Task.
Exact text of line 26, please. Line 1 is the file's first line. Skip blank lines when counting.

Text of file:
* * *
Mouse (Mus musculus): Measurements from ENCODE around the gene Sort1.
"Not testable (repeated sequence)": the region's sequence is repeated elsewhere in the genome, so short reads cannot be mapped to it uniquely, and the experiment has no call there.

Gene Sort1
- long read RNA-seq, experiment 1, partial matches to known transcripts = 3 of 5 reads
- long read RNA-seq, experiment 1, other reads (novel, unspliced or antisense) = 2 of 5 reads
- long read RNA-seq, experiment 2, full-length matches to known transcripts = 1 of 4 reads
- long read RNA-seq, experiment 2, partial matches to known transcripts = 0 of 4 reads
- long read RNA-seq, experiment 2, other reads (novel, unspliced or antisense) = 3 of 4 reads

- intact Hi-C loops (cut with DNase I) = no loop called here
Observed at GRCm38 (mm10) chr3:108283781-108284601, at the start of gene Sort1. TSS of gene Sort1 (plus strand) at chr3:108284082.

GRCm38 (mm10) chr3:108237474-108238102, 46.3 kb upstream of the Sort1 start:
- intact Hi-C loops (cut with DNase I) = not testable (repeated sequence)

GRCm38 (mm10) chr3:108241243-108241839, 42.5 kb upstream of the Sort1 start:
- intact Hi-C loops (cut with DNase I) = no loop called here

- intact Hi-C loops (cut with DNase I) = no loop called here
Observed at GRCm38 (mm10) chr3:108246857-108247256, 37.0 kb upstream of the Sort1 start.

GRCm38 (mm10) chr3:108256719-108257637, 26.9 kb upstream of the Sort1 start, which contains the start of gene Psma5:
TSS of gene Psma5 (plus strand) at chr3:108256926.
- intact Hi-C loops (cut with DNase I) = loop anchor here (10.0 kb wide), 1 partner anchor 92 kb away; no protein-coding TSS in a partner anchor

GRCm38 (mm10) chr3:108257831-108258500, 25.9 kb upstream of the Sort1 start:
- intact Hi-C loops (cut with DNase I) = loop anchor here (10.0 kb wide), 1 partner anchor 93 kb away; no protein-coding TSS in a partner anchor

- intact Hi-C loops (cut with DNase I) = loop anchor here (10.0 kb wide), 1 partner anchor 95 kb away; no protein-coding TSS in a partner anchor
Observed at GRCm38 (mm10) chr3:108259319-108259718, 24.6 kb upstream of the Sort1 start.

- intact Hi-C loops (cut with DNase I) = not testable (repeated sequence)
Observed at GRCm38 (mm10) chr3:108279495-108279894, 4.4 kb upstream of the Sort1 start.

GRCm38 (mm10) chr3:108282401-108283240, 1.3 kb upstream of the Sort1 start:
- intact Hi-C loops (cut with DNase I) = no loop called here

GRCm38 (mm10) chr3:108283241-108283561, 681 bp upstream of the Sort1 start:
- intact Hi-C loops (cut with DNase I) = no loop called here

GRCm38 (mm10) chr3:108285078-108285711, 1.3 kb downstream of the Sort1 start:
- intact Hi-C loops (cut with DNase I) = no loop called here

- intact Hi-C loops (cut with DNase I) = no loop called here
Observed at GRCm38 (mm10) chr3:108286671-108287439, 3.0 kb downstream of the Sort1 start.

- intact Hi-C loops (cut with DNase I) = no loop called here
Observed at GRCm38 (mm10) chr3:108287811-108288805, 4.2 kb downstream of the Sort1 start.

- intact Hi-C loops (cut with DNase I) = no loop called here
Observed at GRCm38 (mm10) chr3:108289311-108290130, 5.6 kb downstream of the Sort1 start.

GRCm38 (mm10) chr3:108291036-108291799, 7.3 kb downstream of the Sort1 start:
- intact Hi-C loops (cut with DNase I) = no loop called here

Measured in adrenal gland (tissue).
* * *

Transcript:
GRCm38 (mm10) chr3:108282401-108283240, 1.3 kb upstream of the Sort1 start: